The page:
Wednesday, August 26, 2009

Easy Peasy

I want to keep my bank account open after I leave, but my branch is really far away, where I first lived when I arrived. I decided it would be more practical to have my account based in Paris proper. So I mentally and physically prepared myself for the process of transferring my account from one branch to another.

Mentally: I figured I would have to go to the bank an average of three times before successfully completing the branch transfer. This is because in France, you must try something an average of three times to ever accomplish it.

Physically: I stuffed a folder full of useless papers the French seem to require for even the most of insignificant of transactions. To prove I had the right to transfer my account to this branch, documents in my folder included, but were no limited to, a letter from my landlord to confirm I in fact live at my current address, an electric bill to confirm that he is in fact the landlord, a copy of his passport to confirm that the landlord is in fact a real person, my check book, a random assortment of important looking papers from the bank with my name and account number plastered all over them, some government documents to verify my address even further, my passport, etc.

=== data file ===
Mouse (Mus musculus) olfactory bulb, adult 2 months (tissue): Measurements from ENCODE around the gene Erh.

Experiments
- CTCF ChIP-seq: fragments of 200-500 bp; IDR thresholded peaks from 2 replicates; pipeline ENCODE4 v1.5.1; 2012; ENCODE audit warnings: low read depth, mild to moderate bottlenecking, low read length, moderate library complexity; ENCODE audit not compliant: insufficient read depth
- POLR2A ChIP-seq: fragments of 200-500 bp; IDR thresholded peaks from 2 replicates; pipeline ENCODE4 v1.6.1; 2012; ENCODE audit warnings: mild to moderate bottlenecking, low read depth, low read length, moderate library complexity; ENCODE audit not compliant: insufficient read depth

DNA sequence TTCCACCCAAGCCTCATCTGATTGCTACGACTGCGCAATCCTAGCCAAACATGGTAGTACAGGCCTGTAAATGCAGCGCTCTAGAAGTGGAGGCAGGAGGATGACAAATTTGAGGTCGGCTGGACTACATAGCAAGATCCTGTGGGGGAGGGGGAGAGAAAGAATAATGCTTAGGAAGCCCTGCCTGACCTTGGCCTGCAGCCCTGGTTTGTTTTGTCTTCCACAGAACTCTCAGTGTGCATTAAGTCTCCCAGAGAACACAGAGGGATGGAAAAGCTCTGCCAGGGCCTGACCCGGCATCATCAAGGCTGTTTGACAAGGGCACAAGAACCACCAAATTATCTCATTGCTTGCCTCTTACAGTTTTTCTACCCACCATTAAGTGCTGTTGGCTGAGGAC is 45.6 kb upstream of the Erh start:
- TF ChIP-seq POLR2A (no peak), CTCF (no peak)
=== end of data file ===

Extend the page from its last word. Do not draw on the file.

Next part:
All this, and I am not even inside the bank yet.

But by this part of the story, I am. I deal with a poo-pooey woman at reception who says well I really should have made an appointment for something like this, didn’t I know? She guesses she will see if her colleague can see me. Whatever lady. The bank opened 30 seconds ago, and I know I am the only non-employee in it.

So now I am in an office with her colleague, with my bulging folder of useless documents. I am mentally ready for her to tell me I don’t have the right ones.

Instead she doesn’t even look at them. She takes my account number, flips through my passport, prints off a single document. As I sign it she says the transfer will take a few days, and that’s it. Goodbye, and have a nice day.

And I’m like what? What? WHAT?! Never in my year in France has anything ever been this simple. I cannot get over how NORMAL this transaction was. I still can’t. I have wasted entire days, probably even months trying to do stuff like this in France. And here it took 5 minutes. I did not know that was even possible in this country.

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